The GeeksverseHe-Man & Masters of the Universe #1

He-Man & Masters of the Universe #1
Published on Wednesday, July 4, 2012 by

This is one of the most anticipated comic returns of 2012. It isn’t a bad comic although people will hate it.I expect to hear some geek rage at comic shops, conventions, and other places that folks gather to gripe about comics.

The preview revealed judiciously little about this franchise reboot, except a peek at some of the main characters. Reboot is the right word, unfortunately, reboot is always a loaded word in fandoms.

After reading this issue I’m left trying to decide if this is a necessary relaunch with changes like IDW’s recent Teenage Mutant Ninja Turtles or G.I. Joe or is this a wildly unacceptable revision of a world that already worked like the proposed aliens in the now shelved M. Bay Teenage Mutant Ninja Turtles.

As you can tell from the preview text, the first three pages, and a few others are dreamy moments for the narrator. Deduction will tell you what young man this is and what he doesn’t know about himself  yet. Otherwise, this review is about to move into being a spoiler heavy article.

How important is it to have Adam as a prince of Eternia? Would it make Adam more relatable if he was the son of a woodsman rather than the son of a king? What would happen if Adam were a prince but thought himself only the son of a lowly woodsman instead?

In #1 Adam at least thinks he is a woodsman, but his dreams and a friendly bird are finally leading him outside of his forest home to explore the larger world. Dark forces on the edge of the wood are bent on containing him.

Otherwise we know very little about the world that Adam describes as “miserable.” I’m not sure what we are supposed to infer from fan knowledge of Eternia and what we are not supposed to assume. If Adam isn’t a Prince and heir to the power then everything about this world may be changable.

On the one hand, this new starting point allows the reader to discover the world alongside of Adam who is now an everyman. Perhaps that will make this a better story. It has potential to be a great retelling of the cartoon epic tale that fans have known since the 80s.Slight mythos revisions have happened before in various cartoons, movies, comics, and toy packaging. The live-action 80s movie starring Dolph Lundgren isn’t a bad sci-fi-fantasy peice but fans nearly universally describe it as “not He-Man.”  The New Adventures of He-Man meets the same fate. So, despite the strong setting this story roots itself in in the first issue I am sure that at least some fans will hate it. At the  moment I’m willing to at least read a few more issues to see what happens. Admittedly this first issue didn’t grab me as quickly as the MV Creations retelling #1 did a few years ago.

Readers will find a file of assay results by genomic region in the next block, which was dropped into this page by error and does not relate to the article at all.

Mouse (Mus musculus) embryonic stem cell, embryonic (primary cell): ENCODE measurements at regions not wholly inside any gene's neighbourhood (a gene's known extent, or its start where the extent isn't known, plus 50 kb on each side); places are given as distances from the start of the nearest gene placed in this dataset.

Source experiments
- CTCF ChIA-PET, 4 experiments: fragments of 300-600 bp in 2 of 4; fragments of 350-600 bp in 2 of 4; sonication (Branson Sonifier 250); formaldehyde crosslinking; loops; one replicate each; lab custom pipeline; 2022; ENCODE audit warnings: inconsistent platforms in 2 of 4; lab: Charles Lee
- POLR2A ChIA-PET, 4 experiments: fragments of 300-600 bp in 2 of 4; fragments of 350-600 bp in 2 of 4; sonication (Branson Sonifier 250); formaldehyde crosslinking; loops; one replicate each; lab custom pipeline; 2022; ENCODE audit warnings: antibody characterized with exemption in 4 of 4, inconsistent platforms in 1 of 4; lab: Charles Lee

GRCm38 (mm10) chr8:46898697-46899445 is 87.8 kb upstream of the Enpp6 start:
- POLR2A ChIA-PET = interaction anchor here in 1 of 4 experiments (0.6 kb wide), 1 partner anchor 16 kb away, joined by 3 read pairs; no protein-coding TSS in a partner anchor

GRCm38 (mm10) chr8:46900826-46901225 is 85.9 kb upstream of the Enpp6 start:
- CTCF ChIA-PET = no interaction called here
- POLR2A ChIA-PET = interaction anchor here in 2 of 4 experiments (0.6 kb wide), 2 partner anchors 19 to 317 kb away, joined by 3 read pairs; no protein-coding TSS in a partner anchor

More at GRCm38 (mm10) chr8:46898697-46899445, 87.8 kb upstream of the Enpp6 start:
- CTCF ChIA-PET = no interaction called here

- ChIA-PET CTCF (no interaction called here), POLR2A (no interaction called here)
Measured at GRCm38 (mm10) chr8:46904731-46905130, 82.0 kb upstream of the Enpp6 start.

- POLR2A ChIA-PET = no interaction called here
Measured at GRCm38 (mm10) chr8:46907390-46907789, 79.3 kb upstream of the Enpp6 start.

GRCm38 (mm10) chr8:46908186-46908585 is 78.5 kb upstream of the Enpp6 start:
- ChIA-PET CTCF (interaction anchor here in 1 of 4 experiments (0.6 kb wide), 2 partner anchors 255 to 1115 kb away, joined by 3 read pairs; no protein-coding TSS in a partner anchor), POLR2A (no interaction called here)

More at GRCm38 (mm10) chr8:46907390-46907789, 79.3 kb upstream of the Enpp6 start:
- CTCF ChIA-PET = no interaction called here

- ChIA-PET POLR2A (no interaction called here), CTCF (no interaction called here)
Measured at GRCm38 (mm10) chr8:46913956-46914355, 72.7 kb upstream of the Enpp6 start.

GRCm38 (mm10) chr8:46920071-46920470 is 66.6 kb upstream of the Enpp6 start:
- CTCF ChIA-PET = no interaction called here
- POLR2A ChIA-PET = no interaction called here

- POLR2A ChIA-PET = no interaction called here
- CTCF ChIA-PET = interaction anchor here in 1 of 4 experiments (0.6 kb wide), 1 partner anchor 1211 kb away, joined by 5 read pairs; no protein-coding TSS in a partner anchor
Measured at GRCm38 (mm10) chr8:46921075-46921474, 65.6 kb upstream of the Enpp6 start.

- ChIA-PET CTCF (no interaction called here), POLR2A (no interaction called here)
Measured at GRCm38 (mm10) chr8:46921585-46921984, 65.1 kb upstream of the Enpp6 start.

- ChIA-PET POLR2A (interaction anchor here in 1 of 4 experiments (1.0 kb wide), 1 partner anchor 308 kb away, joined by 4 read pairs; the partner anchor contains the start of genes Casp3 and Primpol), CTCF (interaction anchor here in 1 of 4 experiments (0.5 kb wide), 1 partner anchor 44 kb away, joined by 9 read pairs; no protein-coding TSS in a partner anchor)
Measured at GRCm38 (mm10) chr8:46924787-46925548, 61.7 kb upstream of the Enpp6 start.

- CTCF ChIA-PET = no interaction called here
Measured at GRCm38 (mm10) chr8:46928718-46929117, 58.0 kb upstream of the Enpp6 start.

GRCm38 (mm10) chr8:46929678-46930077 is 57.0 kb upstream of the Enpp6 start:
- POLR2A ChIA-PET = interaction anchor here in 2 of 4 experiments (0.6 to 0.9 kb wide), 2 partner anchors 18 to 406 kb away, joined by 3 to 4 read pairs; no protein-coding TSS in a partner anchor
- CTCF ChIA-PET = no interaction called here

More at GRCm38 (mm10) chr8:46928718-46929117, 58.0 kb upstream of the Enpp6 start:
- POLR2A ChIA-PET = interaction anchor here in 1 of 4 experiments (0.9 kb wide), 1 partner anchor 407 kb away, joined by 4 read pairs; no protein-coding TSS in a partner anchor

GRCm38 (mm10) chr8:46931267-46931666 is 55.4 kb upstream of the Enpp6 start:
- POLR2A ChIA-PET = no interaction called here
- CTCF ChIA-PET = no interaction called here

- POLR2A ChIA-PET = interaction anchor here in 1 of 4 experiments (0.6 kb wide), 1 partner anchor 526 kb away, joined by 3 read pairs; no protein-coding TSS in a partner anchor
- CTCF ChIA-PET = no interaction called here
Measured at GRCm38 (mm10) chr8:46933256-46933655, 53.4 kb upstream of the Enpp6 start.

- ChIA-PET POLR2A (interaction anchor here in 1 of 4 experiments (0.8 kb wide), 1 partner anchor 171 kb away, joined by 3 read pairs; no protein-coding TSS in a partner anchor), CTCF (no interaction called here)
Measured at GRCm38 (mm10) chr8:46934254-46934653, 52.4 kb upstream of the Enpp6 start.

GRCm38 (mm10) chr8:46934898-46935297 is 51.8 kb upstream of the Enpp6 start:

Besides the story, the art is decent. Two different pencillers worked on this book. That helps the dream sequences look distinctly different from the main story. My only art gripe is the sequence where they are sliding down a hill doesn’t immediately read as steep enough for the action being described by the figures. Perhaps that is me being picky. Beastman looks good and moves well. Zoar mostly flies or sits but looks nice doing so.

Overall this is a successful comic that starts a new story.

2 Responses
    • Wasn’t that impressed by it.  Tan’s art was decent but each inker made his lines look like a different artist.  Story was kind of odd.  Just an odd place to start the mini-series, especially since there was no backstory and only longtime MOTU fans would get the Snake Mountain reference on the first page.

      •  It’ll be curious to see the sales numbers but somehow I don’t think non-MOTU fans will be snapping these up.


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